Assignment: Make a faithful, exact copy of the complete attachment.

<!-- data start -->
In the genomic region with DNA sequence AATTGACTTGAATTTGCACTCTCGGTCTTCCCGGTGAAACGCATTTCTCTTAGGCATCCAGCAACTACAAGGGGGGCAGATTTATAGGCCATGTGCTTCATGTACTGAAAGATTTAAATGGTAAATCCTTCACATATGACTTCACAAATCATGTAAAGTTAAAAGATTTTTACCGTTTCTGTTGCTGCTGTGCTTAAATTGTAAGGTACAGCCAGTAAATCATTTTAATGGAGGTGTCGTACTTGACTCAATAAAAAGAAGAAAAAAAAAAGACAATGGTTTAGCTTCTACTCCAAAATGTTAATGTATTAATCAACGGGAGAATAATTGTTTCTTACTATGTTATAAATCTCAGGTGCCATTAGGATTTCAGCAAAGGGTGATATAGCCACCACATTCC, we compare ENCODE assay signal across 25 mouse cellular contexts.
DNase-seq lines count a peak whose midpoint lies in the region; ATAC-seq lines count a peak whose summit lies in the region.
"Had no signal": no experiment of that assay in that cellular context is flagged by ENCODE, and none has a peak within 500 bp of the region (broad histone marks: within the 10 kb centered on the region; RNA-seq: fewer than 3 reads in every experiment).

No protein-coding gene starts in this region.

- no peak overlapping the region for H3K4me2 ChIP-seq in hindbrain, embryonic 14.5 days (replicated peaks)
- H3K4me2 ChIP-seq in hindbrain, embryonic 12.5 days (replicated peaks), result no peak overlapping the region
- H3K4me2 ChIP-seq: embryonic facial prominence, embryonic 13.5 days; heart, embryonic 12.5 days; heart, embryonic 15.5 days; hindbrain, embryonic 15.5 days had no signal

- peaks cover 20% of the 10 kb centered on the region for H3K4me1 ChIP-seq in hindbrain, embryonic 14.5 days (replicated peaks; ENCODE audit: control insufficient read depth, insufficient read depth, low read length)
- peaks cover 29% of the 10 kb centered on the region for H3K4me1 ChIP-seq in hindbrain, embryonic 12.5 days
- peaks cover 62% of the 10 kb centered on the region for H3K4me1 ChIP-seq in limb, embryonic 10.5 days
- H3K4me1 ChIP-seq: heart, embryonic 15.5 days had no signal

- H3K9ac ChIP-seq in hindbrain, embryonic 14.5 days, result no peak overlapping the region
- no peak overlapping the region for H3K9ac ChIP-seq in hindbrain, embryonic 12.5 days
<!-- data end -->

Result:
In the genomic region with DNA sequence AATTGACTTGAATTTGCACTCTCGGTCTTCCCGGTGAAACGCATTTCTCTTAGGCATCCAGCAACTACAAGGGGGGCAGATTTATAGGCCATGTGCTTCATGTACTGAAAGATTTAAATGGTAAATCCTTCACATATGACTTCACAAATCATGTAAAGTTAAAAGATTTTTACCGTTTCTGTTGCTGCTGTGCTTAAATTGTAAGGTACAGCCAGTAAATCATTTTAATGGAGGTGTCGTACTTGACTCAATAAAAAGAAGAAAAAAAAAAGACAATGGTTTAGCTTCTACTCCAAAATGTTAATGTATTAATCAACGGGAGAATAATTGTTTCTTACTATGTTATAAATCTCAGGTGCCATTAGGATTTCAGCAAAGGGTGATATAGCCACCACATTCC, we compare ENCODE assay signal across 25 mouse cellular contexts.
DNase-seq lines count a peak whose midpoint lies in the region; ATAC-seq lines count a peak whose summit lies in the region.
"Had no signal": no experiment of that assay in that cellular context is flagged by ENCODE, and none has a peak within 500 bp of the region (broad histone marks: within the 10 kb centered on the region; RNA-seq: fewer than 3 reads in every experiment).

No protein-coding gene starts in this region.

- no peak overlapping the region for H3K4me2 ChIP-seq in hindbrain, embryonic 14.5 days (replicated peaks)
- H3K4me2 ChIP-seq in hindbrain, embryonic 12.5 days (replicated peaks), result no peak overlapping the region
- H3K4me2 ChIP-seq: embryonic facial prominence, embryonic 13.5 days; heart, embryonic 12.5 days; heart, embryonic 15.5 days; hindbrain, embryonic 15.5 days had no signal

- peaks cover 20% of the 10 kb centered on the region for H3K4me1 ChIP-seq in hindbrain, embryonic 14.5 days (replicated peaks; ENCODE audit: control insufficient read depth, insufficient read depth, low read length)
- peaks cover 29% of the 10 kb centered on the region for H3K4me1 ChIP-seq in hindbrain, embryonic 12.5 days
- peaks cover 62% of the 10 kb centered on the region for H3K4me1 ChIP-seq in limb, embryonic 10.5 days
- H3K4me1 ChIP-seq: heart, embryonic 15.5 days had no signal

- H3K9ac ChIP-seq in hindbrain, embryonic 14.5 days, result no peak overlapping the region
- no peak overlapping the region for H3K9ac ChIP-seq in hindbrain, embryonic 12.5 days